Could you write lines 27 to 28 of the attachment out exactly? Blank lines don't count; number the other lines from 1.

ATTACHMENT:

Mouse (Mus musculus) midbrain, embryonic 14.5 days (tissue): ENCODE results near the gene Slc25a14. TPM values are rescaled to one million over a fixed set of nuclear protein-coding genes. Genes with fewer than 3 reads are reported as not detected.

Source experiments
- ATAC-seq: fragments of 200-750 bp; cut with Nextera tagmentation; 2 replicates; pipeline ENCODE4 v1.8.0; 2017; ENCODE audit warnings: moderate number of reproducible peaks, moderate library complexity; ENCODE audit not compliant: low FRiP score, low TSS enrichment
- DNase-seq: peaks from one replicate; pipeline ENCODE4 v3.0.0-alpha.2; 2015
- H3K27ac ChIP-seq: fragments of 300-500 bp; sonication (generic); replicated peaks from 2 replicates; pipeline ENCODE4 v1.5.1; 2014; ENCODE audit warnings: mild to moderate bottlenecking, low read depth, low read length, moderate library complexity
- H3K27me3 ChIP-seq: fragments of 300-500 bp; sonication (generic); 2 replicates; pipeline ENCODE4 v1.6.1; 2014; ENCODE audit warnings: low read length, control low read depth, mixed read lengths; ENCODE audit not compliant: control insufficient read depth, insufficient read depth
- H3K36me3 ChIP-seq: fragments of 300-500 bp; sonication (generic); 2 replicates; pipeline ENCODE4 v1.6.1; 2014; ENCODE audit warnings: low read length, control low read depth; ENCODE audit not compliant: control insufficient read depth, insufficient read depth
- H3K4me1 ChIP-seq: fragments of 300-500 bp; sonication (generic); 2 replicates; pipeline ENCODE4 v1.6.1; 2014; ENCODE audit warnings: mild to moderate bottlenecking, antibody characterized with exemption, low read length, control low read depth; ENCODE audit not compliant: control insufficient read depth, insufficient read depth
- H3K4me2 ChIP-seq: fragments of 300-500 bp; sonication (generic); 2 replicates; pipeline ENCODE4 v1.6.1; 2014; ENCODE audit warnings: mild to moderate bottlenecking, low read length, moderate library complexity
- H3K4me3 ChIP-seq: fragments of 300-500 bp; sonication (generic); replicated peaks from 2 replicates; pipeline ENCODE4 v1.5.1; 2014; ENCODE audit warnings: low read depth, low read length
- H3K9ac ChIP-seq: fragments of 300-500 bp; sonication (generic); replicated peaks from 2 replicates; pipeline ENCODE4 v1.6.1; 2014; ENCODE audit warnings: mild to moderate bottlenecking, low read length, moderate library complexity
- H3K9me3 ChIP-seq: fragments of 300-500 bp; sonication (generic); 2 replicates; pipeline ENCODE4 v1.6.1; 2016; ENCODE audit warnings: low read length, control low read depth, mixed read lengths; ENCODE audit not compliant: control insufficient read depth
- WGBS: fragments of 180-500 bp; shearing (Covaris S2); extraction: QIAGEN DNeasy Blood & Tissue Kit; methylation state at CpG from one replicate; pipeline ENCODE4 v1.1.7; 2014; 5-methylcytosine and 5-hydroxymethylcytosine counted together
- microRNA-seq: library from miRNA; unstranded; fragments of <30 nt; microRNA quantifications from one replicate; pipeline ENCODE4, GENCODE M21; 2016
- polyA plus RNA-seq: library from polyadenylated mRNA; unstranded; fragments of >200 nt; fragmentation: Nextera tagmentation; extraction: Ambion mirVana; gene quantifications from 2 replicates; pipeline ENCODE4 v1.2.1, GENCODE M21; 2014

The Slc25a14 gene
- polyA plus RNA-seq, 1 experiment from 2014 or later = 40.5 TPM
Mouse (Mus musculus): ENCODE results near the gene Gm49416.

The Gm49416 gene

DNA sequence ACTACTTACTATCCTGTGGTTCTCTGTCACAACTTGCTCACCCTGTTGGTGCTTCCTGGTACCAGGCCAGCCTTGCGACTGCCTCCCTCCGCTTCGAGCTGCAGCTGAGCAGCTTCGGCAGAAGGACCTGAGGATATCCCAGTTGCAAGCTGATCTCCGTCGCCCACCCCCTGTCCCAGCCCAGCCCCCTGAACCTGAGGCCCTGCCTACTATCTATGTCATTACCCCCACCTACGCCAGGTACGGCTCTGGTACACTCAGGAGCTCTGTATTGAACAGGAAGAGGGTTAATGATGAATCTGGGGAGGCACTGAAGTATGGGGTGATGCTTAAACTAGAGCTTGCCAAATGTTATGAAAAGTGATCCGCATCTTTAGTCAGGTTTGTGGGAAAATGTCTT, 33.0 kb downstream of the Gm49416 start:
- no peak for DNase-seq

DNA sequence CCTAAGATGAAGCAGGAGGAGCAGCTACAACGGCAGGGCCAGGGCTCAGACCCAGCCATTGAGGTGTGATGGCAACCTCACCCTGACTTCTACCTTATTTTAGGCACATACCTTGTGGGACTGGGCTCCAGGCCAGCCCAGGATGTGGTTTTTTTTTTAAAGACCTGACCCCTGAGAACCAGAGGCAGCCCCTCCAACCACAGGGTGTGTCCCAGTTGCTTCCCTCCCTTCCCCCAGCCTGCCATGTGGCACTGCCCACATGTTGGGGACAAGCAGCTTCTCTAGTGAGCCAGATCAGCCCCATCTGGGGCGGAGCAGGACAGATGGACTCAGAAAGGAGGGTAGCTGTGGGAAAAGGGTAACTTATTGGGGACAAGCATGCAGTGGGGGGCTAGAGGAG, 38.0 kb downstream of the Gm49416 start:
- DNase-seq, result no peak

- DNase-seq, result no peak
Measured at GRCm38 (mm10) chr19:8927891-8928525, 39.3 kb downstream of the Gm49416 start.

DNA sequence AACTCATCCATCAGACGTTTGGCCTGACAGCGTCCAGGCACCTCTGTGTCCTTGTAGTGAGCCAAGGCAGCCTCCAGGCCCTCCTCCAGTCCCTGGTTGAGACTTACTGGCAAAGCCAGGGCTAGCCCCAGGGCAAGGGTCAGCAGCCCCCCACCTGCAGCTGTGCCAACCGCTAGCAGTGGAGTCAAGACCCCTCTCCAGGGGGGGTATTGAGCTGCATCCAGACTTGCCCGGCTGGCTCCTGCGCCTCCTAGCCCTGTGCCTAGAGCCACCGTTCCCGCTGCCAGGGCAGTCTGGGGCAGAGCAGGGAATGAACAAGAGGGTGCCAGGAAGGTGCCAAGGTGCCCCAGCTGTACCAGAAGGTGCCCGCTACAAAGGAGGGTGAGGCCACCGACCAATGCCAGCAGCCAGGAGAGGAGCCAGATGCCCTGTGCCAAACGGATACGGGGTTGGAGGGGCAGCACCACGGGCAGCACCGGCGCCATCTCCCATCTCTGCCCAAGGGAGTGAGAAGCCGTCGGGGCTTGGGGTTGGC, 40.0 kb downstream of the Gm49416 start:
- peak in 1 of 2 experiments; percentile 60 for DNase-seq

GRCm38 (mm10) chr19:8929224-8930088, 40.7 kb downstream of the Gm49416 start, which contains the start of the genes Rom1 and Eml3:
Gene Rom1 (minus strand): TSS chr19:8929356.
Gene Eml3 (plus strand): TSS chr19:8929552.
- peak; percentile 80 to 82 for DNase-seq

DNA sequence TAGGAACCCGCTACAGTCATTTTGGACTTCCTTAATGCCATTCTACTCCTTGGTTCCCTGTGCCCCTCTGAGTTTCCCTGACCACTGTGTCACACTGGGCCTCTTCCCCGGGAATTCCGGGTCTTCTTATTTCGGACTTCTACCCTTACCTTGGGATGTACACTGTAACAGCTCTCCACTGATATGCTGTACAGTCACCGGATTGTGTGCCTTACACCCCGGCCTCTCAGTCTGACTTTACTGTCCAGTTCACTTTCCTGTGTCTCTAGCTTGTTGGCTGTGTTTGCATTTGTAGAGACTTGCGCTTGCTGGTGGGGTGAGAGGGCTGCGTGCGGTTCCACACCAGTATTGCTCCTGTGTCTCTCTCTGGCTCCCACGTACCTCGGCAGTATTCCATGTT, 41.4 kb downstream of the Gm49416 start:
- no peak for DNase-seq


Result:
- peak in 1 of 2 experiments; percentile 60 for DNase-seq

GRCm38 (mm10) chr19:8929224-8930088, 40.7 kb downstream of the Gm49416 start, which contains the start of the genes Rom1 and Eml3: